Everyone should do this.
When you add an image to a blog post — a photo, for example — there's something very simple you can do to make the web a better place: you can add
Alt Text to your image. From here on I'll talk about photos, as they're the most likely images most people will add.
Alt text replaces the photo
Not everyone can see photos you upload. One key group of people who won't see your photos is those who are blind. Others could be those folks on very slow or expensive Internet connections, or when there's some kind of mistake and the photo just doesn't show up.
It's only polite to tell people what the photo represents if they can't see it for themselves.
You do this by adding
Alt Text, which is really easy.
Alt text is sometimes called Description
Sometimes folks refer to
Alt Text as a Description, maybe because more bloggers are likely to understand that term.
The key thing to remember is that
alternate text replaces the photo, it doesn't just describe it.
Here's the difference: imagine you've made a website about elephants and you have cute little elephant buttons to go to the top of the page, or the next section. 🐘 You'd
describe the elephant as being big, grey, with a trunk and so on. But the point of these particular elephants is to go to the top of the page or the next section, so the
alt text would be:
Top of page or
Next section. The
alt text replaces the picture. The distinction's a bit blurrier with photos on a blog, but I owe it to you to clarify that point in this tutorial.
How to add Alt Text in the iOS app
- Add a photo to your Micro.Blog post in the usual way. After the photo's attached tap once on it. Choose Add Description from the choices that appear. Another window appears titled Accessibility Description.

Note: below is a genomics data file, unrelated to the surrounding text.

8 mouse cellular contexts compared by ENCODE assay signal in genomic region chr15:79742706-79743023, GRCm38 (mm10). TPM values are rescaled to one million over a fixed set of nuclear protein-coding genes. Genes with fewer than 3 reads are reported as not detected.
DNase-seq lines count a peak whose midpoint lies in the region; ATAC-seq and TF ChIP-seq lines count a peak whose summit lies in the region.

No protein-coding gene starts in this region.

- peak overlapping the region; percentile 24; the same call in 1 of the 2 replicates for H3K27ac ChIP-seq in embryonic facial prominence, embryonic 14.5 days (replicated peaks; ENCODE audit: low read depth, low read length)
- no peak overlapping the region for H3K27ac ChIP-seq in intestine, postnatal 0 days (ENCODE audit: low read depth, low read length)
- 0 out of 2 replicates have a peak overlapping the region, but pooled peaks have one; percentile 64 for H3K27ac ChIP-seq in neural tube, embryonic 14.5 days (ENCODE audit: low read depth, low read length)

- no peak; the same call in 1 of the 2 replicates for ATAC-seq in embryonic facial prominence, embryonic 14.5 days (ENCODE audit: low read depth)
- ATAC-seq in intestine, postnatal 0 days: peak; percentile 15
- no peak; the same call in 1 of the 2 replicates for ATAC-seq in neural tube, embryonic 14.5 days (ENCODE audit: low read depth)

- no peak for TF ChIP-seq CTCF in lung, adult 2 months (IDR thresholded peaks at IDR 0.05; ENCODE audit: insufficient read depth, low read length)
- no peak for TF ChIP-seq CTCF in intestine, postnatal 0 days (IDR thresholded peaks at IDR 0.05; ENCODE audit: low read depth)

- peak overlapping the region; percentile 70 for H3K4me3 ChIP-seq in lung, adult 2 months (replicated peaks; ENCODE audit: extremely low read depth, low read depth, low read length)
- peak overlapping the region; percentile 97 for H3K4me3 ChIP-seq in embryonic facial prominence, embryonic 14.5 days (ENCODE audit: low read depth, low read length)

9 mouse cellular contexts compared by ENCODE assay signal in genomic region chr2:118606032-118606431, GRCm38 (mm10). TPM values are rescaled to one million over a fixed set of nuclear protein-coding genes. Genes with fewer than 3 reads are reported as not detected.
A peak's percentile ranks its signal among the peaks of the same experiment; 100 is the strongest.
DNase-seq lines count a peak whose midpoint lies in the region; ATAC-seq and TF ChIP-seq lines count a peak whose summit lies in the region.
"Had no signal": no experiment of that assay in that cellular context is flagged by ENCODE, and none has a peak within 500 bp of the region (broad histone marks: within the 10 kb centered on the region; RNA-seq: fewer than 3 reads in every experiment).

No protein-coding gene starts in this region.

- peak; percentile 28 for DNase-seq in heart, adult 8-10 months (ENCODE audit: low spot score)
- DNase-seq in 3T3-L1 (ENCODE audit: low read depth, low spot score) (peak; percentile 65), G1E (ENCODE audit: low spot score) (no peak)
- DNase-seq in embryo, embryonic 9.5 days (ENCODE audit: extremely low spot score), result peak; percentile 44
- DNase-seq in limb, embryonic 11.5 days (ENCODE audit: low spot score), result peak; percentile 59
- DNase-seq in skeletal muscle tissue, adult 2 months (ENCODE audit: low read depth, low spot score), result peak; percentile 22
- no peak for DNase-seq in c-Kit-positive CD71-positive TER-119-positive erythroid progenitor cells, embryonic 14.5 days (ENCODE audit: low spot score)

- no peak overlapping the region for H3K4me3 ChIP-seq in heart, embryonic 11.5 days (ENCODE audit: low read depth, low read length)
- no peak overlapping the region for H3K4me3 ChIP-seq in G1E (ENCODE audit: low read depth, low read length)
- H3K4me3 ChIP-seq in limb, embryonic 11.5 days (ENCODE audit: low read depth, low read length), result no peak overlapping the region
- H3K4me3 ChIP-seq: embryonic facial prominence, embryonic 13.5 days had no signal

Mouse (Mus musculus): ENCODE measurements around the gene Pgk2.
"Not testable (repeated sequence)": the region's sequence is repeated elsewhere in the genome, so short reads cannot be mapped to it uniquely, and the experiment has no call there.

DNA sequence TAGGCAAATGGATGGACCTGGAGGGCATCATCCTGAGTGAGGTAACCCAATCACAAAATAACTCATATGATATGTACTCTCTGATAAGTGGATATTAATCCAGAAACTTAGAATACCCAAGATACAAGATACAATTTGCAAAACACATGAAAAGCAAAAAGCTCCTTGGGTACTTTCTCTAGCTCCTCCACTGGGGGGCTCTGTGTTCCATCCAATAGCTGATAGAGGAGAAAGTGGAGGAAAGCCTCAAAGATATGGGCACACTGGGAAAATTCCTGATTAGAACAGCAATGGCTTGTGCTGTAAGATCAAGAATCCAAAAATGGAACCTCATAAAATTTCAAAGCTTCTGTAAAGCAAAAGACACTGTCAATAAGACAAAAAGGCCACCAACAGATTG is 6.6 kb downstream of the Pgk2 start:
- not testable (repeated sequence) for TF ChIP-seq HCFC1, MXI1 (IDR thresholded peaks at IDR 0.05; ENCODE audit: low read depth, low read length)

- Enter your
Alt Textand finish by tapping the Add button. The
Alt Textis sent along with the photo. Micro.Blog then adds the correct coding for the photo and the
Alt Textto your blog post.
Add a photo in the iOS Micro.Blog app.
Add Description in the iOS Micro.Blog app.
Here's part of the coding Micro.Blog created from my actual blog post. I've broken it up to fit well on this page:
<p><img src="https://miraz.me/uploads/2019/31b6cf987a.jpg" alt="White horse standing in the sun near a tree in brown coloured paddocks."></p>
Alt Text I supplied has been added to the coding for the image.
Now if the photo somehow goes missing the
Alt Text will show up instead.
Alt Text is visible because the image is missing.
How to add Alt Text in the web interface
- While writing a new Post in the web interface add a photo using the camera icon button. The file name of the photo appears below the composing area.
- Post your blog entry. The post is published and the blog entry disappears from view.
- Click the Posts link at the top of the page. A page showing your recent blog entries appears.
- Scroll down until you see the Edit button for your post.
- Click the Edit button. Your post is opened up and able to be edited.
- Enter appropriate
Alt Textfollowing the example above. See also the screenshots below.
- Click the Update Post button to update your blog post to include the people-friendly alternate text.
This rather long-winded procedure is how it works as at June 2019. With any luck half a dozen steps will be removed. It's good Internet citizenship to include
Using the web, I've added a photo to my blog entry. Then I Post the entry.
Use the Posts link at the top of the page to see a list of your latest posts.
Edit the post and add Alt Text — it's missing in this screenshot.
The edited post now includes Alt Text. Watch the syntax colouring which will alert you to coding mistakes.
Alt Text is not a caption
Sometimes people say something like:
I added a Description but it's not showing up.
Alt Text (Description) doesn't show up if the picture does.
If you hand-code a blog page with HTML or perhaps Markdown then you can arrange the text and photos as you wish, including putting text captions below photos. If you use the iOS app or add your blog entry via the web interface then photos are simply put at the end.
These tutorials have been hand-coded in HTML with pictures placed where I want them.